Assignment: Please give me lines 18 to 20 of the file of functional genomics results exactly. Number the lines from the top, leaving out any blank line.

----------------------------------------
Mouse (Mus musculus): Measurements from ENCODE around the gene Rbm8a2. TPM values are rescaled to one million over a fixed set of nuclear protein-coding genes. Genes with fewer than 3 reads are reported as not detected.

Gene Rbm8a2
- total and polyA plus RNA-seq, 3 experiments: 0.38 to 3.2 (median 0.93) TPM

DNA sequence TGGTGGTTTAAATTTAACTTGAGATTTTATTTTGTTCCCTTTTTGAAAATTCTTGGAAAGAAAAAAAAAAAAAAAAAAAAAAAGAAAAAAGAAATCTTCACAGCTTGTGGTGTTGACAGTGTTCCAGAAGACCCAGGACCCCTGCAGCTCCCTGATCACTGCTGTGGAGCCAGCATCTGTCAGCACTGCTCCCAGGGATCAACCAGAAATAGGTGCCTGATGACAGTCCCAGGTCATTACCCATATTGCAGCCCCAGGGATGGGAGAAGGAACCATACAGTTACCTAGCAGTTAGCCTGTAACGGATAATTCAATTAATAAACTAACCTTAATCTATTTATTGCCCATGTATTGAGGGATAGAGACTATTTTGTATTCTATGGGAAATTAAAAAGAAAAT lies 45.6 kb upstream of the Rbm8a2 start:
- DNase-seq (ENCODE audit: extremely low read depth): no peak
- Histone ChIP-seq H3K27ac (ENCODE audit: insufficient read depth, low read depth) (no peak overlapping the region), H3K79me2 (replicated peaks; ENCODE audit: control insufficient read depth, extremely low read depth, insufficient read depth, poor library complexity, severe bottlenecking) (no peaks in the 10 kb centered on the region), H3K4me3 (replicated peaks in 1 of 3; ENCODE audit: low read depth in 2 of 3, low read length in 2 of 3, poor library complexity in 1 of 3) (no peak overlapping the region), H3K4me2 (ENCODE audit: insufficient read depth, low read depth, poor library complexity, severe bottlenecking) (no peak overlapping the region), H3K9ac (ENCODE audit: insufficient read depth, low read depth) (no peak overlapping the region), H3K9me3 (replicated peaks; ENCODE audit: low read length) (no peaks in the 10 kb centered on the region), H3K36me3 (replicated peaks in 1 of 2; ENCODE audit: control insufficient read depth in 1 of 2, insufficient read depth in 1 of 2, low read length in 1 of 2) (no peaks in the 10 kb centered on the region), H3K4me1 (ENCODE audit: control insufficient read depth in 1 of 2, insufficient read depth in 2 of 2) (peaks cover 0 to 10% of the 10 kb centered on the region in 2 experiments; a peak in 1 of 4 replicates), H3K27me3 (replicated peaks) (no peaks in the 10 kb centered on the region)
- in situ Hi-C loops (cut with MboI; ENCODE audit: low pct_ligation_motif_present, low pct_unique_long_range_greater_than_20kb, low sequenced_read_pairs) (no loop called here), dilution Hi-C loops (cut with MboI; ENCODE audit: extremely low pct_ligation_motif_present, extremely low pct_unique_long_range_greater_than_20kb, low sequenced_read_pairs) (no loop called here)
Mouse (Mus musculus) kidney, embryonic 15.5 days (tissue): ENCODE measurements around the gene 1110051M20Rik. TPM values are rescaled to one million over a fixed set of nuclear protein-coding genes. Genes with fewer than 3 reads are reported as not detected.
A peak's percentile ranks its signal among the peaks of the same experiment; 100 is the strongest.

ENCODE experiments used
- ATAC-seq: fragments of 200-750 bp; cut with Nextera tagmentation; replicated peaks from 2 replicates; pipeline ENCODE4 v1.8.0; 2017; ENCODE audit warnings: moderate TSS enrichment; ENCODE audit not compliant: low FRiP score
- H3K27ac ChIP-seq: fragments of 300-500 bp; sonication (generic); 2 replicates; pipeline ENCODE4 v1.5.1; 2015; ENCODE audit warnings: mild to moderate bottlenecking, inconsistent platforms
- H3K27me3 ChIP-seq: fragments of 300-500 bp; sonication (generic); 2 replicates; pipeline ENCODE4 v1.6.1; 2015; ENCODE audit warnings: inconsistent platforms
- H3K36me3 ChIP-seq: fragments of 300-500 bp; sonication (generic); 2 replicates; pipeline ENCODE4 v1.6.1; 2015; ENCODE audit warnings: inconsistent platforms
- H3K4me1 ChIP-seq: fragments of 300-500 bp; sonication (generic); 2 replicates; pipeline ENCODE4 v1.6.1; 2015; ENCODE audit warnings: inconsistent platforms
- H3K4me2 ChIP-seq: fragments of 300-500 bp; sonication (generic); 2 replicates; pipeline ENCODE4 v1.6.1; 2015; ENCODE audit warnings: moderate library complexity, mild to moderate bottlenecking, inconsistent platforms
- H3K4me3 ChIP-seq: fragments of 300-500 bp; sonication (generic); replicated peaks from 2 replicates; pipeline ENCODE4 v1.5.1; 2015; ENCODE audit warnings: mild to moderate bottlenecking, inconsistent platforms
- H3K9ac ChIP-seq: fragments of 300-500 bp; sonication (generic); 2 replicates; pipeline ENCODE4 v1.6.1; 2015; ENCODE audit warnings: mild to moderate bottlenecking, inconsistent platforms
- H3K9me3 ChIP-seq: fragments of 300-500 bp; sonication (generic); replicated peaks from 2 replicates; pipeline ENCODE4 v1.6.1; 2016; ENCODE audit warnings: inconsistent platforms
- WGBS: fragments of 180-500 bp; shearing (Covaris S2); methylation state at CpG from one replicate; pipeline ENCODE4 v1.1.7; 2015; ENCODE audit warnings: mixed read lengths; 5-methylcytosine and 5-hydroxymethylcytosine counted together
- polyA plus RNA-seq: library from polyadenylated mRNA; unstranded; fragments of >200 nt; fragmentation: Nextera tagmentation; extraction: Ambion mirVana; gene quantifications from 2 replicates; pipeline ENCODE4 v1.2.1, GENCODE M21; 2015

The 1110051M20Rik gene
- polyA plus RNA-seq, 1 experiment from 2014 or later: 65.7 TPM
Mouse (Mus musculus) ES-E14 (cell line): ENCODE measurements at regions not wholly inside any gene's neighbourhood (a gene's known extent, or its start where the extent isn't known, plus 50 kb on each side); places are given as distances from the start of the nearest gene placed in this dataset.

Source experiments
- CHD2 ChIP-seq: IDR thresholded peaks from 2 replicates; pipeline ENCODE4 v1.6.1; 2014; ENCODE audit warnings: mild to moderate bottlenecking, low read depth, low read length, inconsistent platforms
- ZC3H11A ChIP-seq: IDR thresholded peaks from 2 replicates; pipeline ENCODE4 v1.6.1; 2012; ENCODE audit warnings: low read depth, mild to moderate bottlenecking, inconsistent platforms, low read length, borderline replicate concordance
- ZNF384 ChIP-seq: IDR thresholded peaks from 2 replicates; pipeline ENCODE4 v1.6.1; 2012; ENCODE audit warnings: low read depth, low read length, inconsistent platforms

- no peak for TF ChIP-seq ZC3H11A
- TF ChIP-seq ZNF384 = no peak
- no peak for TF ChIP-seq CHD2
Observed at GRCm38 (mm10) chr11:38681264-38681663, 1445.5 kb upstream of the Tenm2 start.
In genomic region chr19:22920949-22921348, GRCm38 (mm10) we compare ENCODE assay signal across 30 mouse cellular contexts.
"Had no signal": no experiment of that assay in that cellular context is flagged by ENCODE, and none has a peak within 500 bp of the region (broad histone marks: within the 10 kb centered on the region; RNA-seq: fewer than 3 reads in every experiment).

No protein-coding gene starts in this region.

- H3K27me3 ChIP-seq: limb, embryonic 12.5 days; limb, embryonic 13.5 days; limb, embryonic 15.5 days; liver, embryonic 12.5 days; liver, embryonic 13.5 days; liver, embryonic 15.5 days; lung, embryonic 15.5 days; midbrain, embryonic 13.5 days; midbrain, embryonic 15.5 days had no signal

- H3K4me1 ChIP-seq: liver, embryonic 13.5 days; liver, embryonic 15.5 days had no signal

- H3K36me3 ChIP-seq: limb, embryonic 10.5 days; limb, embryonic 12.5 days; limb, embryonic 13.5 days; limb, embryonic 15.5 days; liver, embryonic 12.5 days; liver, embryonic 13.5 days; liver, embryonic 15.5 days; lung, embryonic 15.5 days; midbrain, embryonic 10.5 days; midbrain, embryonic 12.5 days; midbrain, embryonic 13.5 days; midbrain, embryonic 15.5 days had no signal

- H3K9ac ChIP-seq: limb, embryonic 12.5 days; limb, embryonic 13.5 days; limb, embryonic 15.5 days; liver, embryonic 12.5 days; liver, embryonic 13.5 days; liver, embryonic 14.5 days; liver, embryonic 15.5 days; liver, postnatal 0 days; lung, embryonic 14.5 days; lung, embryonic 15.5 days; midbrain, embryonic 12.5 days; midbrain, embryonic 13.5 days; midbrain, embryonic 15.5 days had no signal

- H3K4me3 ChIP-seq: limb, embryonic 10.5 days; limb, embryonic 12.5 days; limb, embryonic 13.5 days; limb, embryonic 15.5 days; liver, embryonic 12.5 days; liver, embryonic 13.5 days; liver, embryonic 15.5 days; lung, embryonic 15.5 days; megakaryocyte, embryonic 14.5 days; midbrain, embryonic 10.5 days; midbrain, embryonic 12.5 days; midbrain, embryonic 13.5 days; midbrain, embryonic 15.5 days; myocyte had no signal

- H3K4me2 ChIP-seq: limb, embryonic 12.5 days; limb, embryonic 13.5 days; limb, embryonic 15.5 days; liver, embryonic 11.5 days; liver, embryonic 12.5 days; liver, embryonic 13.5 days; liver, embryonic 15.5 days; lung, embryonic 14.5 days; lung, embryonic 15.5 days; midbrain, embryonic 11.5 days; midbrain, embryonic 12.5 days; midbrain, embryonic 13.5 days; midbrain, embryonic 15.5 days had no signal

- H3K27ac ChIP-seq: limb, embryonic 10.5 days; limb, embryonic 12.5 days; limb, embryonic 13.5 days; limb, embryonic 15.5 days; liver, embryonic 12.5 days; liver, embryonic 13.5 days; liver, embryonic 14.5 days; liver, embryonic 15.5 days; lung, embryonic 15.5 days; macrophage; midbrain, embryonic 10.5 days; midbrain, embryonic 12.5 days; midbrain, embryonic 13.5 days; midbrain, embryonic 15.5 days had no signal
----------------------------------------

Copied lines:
- H3K9ac ChIP-seq: fragments of 300-500 bp; sonication (generic); 2 replicates; pipeline ENCODE4 v1.6.1; 2015; ENCODE audit warnings: mild to moderate bottlenecking, inconsistent platforms
- H3K9me3 ChIP-seq: fragments of 300-500 bp; sonication (generic); replicated peaks from 2 replicates; pipeline ENCODE4 v1.6.1; 2016; ENCODE audit warnings: inconsistent platforms
- WGBS: fragments of 180-500 bp; shearing (Covaris S2); methylation state at CpG from one replicate; pipeline ENCODE4 v1.1.7; 2015; ENCODE audit warnings: mixed read lengths; 5-methylcytosine and 5-hydroxymethylcytosine counted together